It is perhaps significant that a great deal of what I have previously discussed as the starting point and most significant phase in the cycle of civilisations was inspired by the work of continental artists. During the first half of this last century Picasso, Marini, Manzu, Giacometti and Germaine Richier amongst others, carried forward a program of sculpture which has been called “Primitive” Many British sculptors have also been inspiring but for the most part their contribution sprang from continental models. Moreover, during the first fifty years of the last century until about 1950, the few British sculptors of importance were condemned by the media and art educationists. Such was the national rejection of his work that Epstein’s “Adam” could only be accepted as a curiosity in a fairground booth. In my own experience as a student in 1948, I was warned off any work which might be classed as ‘universal symbolism’ and instructed to stay on the safe ground of ‘social realism’. Picasso and Henry Moore were regarded as charlatans and all works of a ‘primitive’ content were wilfully misunderstood and often classed as surrealism which the media had used as the refuse- bin for every art-form which failed to fit in with what they thought society expected. For the most part members of staff in Colleges of Art were hesitant towards what had become ‘modem art’ and their teaching directed students to disregard the work of anti-establishment sculptors. Staff were, understandably, more concerned with the success of their students in the national examinations than with the evolution of sculptural attitudes on the international level.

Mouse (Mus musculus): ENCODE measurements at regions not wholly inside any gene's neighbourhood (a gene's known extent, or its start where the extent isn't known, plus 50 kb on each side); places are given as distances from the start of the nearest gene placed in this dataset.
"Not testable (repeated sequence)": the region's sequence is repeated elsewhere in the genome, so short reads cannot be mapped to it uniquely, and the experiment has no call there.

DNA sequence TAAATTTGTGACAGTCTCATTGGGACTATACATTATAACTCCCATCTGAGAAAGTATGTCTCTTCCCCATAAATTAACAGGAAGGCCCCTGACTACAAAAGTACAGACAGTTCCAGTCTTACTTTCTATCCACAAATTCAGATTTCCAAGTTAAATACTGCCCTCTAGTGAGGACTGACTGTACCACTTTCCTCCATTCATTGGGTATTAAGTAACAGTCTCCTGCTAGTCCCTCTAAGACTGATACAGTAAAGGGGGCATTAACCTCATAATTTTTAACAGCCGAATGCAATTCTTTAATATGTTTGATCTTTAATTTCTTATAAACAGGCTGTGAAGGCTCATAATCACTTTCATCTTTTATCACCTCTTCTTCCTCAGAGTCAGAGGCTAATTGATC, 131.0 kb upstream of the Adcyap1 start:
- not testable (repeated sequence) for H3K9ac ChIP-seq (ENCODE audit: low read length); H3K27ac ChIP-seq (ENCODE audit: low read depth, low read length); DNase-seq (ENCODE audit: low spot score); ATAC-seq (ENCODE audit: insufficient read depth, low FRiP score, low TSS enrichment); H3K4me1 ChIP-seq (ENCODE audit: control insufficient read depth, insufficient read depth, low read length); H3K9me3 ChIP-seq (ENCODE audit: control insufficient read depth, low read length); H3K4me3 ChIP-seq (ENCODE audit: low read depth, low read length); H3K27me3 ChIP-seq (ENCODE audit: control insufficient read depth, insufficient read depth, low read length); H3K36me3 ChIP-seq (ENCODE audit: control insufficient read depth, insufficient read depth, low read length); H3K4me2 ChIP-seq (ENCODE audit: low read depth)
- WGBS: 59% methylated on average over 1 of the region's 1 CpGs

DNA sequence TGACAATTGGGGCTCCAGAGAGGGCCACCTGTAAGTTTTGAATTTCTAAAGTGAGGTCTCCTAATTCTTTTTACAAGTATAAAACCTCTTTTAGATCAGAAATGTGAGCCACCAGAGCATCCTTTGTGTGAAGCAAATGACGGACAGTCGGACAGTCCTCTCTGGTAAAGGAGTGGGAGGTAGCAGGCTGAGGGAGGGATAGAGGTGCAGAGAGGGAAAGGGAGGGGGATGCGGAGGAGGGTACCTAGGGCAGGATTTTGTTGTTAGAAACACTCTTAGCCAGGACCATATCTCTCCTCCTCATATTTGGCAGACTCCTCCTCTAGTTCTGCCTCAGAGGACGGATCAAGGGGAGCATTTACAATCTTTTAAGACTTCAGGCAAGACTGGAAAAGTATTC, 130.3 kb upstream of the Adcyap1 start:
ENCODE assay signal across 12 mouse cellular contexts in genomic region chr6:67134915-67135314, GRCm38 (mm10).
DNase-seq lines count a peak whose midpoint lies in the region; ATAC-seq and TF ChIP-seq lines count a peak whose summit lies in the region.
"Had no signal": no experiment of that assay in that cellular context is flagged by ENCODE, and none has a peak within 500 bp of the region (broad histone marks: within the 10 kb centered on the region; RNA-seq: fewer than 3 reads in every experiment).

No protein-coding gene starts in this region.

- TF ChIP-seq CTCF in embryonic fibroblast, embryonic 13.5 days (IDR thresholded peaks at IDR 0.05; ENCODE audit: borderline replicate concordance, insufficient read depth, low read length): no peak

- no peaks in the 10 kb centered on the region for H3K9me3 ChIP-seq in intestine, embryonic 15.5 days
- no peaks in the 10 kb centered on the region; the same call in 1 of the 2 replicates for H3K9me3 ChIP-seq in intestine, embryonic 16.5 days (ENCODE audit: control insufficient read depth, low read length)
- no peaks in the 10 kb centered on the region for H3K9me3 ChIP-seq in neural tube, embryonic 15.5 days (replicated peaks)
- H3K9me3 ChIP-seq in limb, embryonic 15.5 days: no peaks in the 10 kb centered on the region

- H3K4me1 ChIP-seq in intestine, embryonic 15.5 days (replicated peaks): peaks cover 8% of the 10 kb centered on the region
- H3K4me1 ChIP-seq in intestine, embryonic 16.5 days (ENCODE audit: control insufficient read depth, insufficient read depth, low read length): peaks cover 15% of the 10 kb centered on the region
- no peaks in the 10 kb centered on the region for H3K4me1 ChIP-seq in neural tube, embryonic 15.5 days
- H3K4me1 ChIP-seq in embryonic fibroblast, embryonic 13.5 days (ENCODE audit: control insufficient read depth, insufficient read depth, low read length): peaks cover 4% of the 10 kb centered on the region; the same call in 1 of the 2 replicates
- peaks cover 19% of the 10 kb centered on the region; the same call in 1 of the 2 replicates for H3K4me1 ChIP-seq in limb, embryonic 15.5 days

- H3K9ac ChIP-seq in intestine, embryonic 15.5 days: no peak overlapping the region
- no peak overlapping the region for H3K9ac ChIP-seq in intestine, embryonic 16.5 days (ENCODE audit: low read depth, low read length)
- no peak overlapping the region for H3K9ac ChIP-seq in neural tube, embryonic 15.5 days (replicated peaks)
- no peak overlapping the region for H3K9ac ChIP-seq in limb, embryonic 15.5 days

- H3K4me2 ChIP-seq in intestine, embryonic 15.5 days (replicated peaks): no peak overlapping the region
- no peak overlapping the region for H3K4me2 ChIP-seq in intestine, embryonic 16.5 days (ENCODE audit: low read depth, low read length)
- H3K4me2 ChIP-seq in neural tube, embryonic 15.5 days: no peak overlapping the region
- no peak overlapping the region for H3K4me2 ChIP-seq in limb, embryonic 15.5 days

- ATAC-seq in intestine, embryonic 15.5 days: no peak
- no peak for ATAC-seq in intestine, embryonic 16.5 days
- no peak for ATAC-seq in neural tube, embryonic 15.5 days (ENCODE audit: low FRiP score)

I cannot believe that the native talent of the British sculptor was lacking compared with those of the continent so why had so few ventured up-hill and against the wind? It is certainly not because Britain is more decadent than any other country in the western world; it is, on the contrary, because Britain has a history of excellence in higher education. Pride and confidence in the validity of this academic achievement and a misconception of the artisan character of sculpture paved the way for the study of art to become a subject in the context of a University-style education. The inappropriateness of this context caused not a ripple of doubt in the minds of those who dictated the structure of Art Education. That sculpture is the very antithesis of academic and scientific sophistication could not be acceptable in Britain where so much faith is placed in literature and the advancement of material benefits.